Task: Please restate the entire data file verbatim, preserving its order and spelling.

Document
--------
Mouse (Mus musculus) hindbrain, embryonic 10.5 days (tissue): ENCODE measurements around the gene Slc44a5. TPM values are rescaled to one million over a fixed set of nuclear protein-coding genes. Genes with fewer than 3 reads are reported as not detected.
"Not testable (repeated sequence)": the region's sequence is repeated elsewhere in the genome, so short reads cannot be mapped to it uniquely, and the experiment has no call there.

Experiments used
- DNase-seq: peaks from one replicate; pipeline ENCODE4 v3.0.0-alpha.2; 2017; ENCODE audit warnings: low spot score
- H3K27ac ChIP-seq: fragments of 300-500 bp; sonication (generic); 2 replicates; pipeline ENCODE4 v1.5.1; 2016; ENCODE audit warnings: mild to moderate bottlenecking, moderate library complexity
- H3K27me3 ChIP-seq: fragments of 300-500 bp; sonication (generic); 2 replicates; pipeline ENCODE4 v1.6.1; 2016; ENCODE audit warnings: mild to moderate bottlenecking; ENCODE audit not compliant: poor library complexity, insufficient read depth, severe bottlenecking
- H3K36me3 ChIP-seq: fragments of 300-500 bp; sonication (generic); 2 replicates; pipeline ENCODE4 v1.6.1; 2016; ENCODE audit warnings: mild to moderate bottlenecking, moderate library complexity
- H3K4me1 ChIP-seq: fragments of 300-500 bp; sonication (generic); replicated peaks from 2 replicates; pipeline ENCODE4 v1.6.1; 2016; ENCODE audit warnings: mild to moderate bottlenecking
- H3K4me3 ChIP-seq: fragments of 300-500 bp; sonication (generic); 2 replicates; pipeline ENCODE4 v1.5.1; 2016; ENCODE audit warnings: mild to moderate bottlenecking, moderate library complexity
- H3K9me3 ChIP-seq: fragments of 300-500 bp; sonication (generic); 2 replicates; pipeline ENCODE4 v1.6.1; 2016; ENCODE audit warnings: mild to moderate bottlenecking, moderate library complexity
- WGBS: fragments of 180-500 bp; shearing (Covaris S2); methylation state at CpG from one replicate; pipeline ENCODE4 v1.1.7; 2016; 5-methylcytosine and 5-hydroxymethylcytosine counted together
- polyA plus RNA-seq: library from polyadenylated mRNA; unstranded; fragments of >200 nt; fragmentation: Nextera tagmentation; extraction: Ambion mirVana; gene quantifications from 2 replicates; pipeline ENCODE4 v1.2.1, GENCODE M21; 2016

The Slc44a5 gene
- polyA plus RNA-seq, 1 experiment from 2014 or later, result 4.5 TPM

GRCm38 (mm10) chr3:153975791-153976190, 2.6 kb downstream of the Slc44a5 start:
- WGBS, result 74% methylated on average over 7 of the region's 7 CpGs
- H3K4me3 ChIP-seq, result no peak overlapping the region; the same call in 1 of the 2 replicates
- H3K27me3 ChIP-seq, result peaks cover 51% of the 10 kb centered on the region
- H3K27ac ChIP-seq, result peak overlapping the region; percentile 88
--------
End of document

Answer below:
Mouse (Mus musculus) hindbrain, embryonic 10.5 days (tissue): ENCODE measurements around the gene Slc44a5. TPM values are rescaled to one million over a fixed set of nuclear protein-coding genes. Genes with fewer than 3 reads are reported as not detected.
"Not testable (repeated sequence)": the region's sequence is repeated elsewhere in the genome, so short reads cannot be mapped to it uniquely, and the experiment has no call there.

Experiments used
- DNase-seq: peaks from one replicate; pipeline ENCODE4 v3.0.0-alpha.2; 2017; ENCODE audit warnings: low spot score
- H3K27ac ChIP-seq: fragments of 300-500 bp; sonication (generic); 2 replicates; pipeline ENCODE4 v1.5.1; 2016; ENCODE audit warnings: mild to moderate bottlenecking, moderate library complexity
- H3K27me3 ChIP-seq: fragments of 300-500 bp; sonication (generic); 2 replicates; pipeline ENCODE4 v1.6.1; 2016; ENCODE audit warnings: mild to moderate bottlenecking; ENCODE audit not compliant: poor library complexity, insufficient read depth, severe bottlenecking
- H3K36me3 ChIP-seq: fragments of 300-500 bp; sonication (generic); 2 replicates; pipeline ENCODE4 v1.6.1; 2016; ENCODE audit warnings: mild to moderate bottlenecking, moderate library complexity
- H3K4me1 ChIP-seq: fragments of 300-500 bp; sonication (generic); replicated peaks from 2 replicates; pipeline ENCODE4 v1.6.1; 2016; ENCODE audit warnings: mild to moderate bottlenecking
- H3K4me3 ChIP-seq: fragments of 300-500 bp; sonication (generic); 2 replicates; pipeline ENCODE4 v1.5.1; 2016; ENCODE audit warnings: mild to moderate bottlenecking, moderate library complexity
- H3K9me3 ChIP-seq: fragments of 300-500 bp; sonication (generic); 2 replicates; pipeline ENCODE4 v1.6.1; 2016; ENCODE audit warnings: mild to moderate bottlenecking, moderate library complexity
- WGBS: fragments of 180-500 bp; shearing (Covaris S2); methylation state at CpG from one replicate; pipeline ENCODE4 v1.1.7; 2016; 5-methylcytosine and 5-hydroxymethylcytosine counted together
- polyA plus RNA-seq: library from polyadenylated mRNA; unstranded; fragments of >200 nt; fragmentation: Nextera tagmentation; extraction: Ambion mirVana; gene quantifications from 2 replicates; pipeline ENCODE4 v1.2.1, GENCODE M21; 2016

The Slc44a5 gene
- polyA plus RNA-seq, 1 experiment from 2014 or later, result 4.5 TPM

GRCm38 (mm10) chr3:153975791-153976190, 2.6 kb downstream of the Slc44a5 start:
- WGBS, result 74% methylated on average over 7 of the region's 7 CpGs
- H3K4me3 ChIP-seq, result no peak overlapping the region; the same call in 1 of the 2 replicates
- H3K27me3 ChIP-seq, result peaks cover 51% of the 10 kb centered on the region
- H3K27ac ChIP-seq, result peak overlapping the region; percentile 88